When an exception is raised, the function immediately returns with the exception. These raised exceptions can be caught by try/except blocks. If the exception occurred outside of a try/except block, the entire program will quit and display the error message of the exception. In the setSpeed() function, this means that if the raise is executed, the two setJointSpeed() statements will be skipped.

When I run the new program and I try to set the speed to 1000 inches a second, I get this output:

Traceback (most recent call last):
  File "./linkbot_speed.py", line 20, in <module>
    setSpeed(myLinkbot, 1000)     # Sets the speed to 1000 inches/sec
  File "./linkbot_speed.py", line 16, in setSpeed
    raise Exception('The speed is too high!')
Exception: The speed is too high!

Now you can use try/catch blocks to deal with possible errors. Lets try writing a program that tries to set the speed to 10 inches per second again, except every time it encounters an exception, in reduces the requested speed by 1 inch/second and tries again.

# File: 03_set_speed.py
 
import linkbot                                                                   
import math # So that we can use math.pi                                         
 
myLinkbot = linkbot.Linkbot('ABCD') # Change ABCD to your Linkbot's serial ID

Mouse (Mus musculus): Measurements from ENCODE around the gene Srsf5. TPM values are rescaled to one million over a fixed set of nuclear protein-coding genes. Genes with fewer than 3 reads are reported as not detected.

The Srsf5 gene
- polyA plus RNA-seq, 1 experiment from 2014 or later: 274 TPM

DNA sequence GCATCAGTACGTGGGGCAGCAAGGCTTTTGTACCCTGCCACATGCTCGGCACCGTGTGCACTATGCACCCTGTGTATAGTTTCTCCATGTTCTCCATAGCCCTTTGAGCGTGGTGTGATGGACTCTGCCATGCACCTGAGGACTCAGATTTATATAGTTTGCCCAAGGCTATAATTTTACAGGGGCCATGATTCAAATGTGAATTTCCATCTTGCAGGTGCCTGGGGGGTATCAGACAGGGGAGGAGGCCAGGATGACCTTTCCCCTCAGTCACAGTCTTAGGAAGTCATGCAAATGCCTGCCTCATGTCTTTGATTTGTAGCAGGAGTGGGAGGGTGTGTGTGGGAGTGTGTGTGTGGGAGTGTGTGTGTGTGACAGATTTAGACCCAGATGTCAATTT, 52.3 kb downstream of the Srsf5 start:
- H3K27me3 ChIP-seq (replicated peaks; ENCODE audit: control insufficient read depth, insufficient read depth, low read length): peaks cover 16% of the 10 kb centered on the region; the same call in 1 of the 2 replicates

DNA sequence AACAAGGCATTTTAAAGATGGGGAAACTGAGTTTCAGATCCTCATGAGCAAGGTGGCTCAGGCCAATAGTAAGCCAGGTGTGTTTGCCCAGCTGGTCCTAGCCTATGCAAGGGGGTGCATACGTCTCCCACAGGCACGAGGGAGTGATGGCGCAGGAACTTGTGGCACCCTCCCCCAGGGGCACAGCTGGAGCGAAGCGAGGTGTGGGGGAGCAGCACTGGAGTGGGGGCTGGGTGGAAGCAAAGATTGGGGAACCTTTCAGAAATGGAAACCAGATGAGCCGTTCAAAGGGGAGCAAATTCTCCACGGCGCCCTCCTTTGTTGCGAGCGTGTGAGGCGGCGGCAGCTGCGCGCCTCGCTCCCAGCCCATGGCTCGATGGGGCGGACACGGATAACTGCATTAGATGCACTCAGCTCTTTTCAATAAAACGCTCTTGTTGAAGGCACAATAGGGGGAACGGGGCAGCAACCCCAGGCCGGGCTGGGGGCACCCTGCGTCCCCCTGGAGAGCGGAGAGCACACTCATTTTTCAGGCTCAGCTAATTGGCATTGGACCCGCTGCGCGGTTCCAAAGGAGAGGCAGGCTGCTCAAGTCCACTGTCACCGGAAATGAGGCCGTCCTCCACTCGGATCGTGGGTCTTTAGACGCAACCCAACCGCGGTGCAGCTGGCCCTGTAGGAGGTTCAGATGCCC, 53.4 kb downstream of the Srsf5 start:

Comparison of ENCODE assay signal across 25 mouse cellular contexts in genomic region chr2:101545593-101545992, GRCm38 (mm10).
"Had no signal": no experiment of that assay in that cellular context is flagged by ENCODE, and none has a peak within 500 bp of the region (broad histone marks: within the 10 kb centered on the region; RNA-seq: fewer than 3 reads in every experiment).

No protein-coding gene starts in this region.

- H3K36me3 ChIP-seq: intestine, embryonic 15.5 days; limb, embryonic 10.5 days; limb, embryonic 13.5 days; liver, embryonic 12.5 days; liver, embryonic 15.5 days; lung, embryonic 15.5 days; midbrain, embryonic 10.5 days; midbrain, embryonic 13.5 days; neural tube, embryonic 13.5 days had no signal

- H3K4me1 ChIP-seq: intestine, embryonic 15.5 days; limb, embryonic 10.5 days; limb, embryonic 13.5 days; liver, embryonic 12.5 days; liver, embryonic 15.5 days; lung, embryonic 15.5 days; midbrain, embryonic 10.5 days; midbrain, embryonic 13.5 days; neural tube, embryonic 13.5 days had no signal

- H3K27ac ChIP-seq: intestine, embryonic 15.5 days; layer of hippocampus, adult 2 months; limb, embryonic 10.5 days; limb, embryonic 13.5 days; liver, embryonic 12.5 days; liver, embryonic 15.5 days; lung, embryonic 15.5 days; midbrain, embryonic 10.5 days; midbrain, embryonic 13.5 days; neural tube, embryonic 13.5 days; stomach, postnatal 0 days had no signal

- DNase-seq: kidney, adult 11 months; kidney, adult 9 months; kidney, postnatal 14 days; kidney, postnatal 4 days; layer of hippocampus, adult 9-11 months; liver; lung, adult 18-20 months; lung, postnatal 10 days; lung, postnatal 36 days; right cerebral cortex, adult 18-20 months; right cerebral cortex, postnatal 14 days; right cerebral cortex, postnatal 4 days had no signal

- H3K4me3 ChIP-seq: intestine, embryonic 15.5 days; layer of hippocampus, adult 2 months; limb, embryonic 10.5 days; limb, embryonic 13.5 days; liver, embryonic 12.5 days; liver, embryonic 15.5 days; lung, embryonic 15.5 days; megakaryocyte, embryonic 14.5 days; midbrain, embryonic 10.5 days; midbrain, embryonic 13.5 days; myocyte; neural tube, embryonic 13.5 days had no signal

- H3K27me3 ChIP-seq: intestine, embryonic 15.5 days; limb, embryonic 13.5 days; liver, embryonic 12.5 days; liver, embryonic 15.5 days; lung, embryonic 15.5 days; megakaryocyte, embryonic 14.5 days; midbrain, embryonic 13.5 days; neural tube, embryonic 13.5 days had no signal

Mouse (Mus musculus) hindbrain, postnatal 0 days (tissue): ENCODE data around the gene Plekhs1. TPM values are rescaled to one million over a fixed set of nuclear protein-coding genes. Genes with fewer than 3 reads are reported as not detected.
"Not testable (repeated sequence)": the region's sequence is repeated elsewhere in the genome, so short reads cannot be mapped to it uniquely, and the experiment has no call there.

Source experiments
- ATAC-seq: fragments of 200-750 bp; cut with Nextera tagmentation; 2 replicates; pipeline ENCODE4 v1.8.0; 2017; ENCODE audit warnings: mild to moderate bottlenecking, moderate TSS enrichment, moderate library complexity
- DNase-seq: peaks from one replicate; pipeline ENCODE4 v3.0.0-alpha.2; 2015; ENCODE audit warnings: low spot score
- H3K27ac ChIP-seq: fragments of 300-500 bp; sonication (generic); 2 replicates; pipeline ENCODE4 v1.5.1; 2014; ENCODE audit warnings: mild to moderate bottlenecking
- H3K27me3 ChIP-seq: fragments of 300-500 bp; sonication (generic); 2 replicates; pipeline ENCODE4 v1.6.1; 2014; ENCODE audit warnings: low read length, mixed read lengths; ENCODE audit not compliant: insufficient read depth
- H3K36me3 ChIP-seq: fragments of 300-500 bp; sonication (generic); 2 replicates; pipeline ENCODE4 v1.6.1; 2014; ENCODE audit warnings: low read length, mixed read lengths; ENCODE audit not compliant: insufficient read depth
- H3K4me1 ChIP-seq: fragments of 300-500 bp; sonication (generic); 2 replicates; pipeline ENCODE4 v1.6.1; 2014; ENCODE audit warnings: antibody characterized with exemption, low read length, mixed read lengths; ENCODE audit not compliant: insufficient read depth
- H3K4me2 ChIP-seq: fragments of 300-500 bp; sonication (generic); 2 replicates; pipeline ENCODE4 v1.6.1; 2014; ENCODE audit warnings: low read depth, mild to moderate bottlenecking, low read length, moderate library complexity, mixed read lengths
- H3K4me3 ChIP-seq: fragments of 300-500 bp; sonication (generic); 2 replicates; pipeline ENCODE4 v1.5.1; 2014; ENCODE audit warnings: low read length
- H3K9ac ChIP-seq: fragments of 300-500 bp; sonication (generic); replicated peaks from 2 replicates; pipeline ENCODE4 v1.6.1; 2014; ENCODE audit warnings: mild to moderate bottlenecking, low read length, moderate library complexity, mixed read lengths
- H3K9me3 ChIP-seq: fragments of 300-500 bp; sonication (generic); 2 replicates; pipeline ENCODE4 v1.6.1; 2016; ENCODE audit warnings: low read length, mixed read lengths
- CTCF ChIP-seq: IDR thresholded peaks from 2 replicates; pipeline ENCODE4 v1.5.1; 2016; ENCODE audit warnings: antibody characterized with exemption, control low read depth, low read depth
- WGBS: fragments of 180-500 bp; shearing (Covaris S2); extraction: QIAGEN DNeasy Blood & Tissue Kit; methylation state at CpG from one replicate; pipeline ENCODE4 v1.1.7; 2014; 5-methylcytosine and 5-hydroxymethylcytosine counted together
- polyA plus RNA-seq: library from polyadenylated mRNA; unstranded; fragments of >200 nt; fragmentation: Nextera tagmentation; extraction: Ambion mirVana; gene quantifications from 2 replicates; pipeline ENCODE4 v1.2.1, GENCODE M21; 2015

# Set the Linkbot's wheel radius
r = 3.5 / 2 # If you have a wheel that's not 3.5 inches in diameter, change 
            # "3.5" to the diameter of your wheel        
 
def driveDistance(linkbot, distance): 
    global r                                           
    degrees = (360) / (2 * math.pi * r) * distance                               
    linkbot.move(degrees, 0, -degrees)                                           
 
def setSpeed(linkbot, speed):                                                    
    global r                                                               
    omega = (speed/r) * (180/math.pi)                                            
    if omega > 200:                                                              
        raise Exception('The speed is too high!')                                
    linkbot.setJointSpeed(1, omega)                                              
    linkbot.setJointSpeed(3, omega)                                              
 
requestedSpeed = 10  # 1